Do you know about BPMN notation?
It’s the most widely used and a standard for anyone working in BPM, but it’s not the only one.
Like everything in life, it’s important to be aware of the options available in the market and know when to use each one at the right time.
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Understand DMN Decision Model and Notation
Decision Model and Notation (DMN) is a notation for business rules in processes, built after years of practice and published by OMG – Object Management Group – an international consortium of technology standards.
This happens when the sequence of activities that must be performed to deliver the result is different from the rules used in the process.
For example: in deciding whether a loan will be granted, the focus is more on decision making than on procedures and tasks.
DMN modeling notation is becoming more and more popular.
Many business processes are about approvals, not just for loans, but approval of expenses, travel itineraries, document authentication, etc.
And that requires decision management.
This is where DMN comes in.
It standardizes the composition of decision tree diagrams, automating the underlying logic, using decision tables, other analytical expressions, and easy-to-use tabular or graphical features.
In comparison, BPMN is used to model the process flow and DMN serves to model the set of business rules that govern this flow.
In the end, they end up interacting with each other in the process.
It’s very important to understand the difference between business logic and decisions.
Once this concept is clear, the use of a DMN tool that not only allows modeling but also deploys the model as an operational service throughout the organization will allow for great progress.
Process rhythm is achieved through BPMN and its implementation through BPMS. Naturally, the need for more complex decision making, assertiveness and traceability emerged. In this context, DMN notation needs to gain implementation through business rules automation systems: BRMS, Decision Services, BRaaS and others. Luiz Alvez – Nogord.io
Check out our blog: Decision-making in organizations: rational and intuitive
Why Use Decision Model and Notation DMN?
DMN is suitable for use in all sectors and by all types of organizations, especially where decision-making must be accurate and in compliance with legislation.
Companies where risk management and compliance have a relevant role can benefit from DMN.
Government regulations, including financial, environmental and labor regulations, have risk implications that must be taken seriously.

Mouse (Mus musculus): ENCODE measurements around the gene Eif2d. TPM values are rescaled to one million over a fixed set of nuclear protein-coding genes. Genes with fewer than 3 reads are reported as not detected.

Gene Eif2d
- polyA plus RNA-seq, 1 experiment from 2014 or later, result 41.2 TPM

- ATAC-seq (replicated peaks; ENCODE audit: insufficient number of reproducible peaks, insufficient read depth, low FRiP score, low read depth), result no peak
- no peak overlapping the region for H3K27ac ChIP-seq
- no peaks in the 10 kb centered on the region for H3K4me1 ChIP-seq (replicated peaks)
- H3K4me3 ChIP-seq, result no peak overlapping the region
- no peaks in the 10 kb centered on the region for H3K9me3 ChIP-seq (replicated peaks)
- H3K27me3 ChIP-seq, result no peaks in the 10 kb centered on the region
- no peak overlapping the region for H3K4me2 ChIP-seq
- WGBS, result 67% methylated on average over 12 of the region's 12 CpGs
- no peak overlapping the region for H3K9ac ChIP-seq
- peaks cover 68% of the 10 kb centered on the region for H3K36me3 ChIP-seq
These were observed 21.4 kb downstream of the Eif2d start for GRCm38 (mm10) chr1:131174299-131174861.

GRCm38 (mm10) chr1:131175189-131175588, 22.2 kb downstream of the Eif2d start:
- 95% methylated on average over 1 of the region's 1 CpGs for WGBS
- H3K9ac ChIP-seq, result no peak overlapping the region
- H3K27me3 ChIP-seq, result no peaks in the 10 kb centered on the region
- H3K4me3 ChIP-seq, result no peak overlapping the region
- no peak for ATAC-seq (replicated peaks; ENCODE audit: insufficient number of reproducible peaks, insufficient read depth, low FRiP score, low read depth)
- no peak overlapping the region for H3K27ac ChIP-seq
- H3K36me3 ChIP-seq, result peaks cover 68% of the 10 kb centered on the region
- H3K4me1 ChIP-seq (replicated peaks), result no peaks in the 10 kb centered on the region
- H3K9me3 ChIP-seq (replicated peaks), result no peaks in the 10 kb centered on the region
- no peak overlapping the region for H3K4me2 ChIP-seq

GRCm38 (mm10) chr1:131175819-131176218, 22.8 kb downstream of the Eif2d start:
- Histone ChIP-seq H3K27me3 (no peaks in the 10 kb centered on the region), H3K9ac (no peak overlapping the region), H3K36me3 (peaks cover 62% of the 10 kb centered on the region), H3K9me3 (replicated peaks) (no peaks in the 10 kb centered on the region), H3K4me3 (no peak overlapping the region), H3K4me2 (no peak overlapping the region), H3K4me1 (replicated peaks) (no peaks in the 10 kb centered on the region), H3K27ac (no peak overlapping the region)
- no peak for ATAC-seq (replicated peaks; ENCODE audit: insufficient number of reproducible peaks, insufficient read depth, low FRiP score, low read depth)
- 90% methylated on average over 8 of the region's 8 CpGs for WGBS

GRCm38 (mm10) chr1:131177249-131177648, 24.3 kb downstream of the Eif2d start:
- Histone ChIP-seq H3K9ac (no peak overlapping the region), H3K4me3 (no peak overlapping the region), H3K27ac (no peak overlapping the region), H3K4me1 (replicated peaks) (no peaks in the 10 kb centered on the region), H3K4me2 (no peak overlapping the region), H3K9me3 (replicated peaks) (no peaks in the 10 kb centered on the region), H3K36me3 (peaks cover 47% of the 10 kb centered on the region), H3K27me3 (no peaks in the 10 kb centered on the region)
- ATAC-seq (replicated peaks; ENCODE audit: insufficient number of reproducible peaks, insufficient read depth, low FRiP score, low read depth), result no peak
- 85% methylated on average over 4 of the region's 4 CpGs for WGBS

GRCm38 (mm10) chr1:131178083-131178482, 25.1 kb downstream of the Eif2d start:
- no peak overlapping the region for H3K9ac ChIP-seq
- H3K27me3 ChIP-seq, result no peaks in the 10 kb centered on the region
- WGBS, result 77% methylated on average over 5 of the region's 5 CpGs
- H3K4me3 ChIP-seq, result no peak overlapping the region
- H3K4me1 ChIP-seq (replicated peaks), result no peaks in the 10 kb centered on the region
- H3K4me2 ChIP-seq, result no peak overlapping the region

These operational decisions can have major impacts on operations, so simple details can have considerable effects on a company’s performance and risk profile.
DMN provides an independent decision modeling notation, it is an open standard.
Just like BPMN, its concepts and formats are not the intellectual property of a protected vendor or consulting firm.
In traditional information systems, business rules are part of the source code and their maintenance is only possible by a team of programmers.
Using a rule notation such as DMN and a rule engine, you can transfer creation and maintenance to people with little or no technical knowledge.
All of this makes DMN a convenient way to navigate today’s complex business environment, especially for service industries such as:
Decision Model and Notation DMN Elements
There are 4 basic elements of Decision Model and Notation DMN:
- Business Knowledge Model
- Input Data
- Knowledge Source
It’s the center point of a DMN diagram and it symbolizes the action that determines as an output the result of a decision.
Business Knowledge Model
It portrays a specific knowledge within the business. It stores the origin of the information.
Example: a decision, rule or standard table. It’s in the business knowledge model that decision parameters are represented.
This is information used as an input to the normal decision. It’s the variable that configures the result.
Example: Entering a customer’s tax number and the amount requested in a credit assessment decision.
It’s a source of knowledge that conveys a kind of legitimacy to the business. Example: policy, legislation, rules.
Did you already know about DMN notation? Do you already use it in your company? Or do you think you should start using it?
Give us your opinion or share your experience in the comments.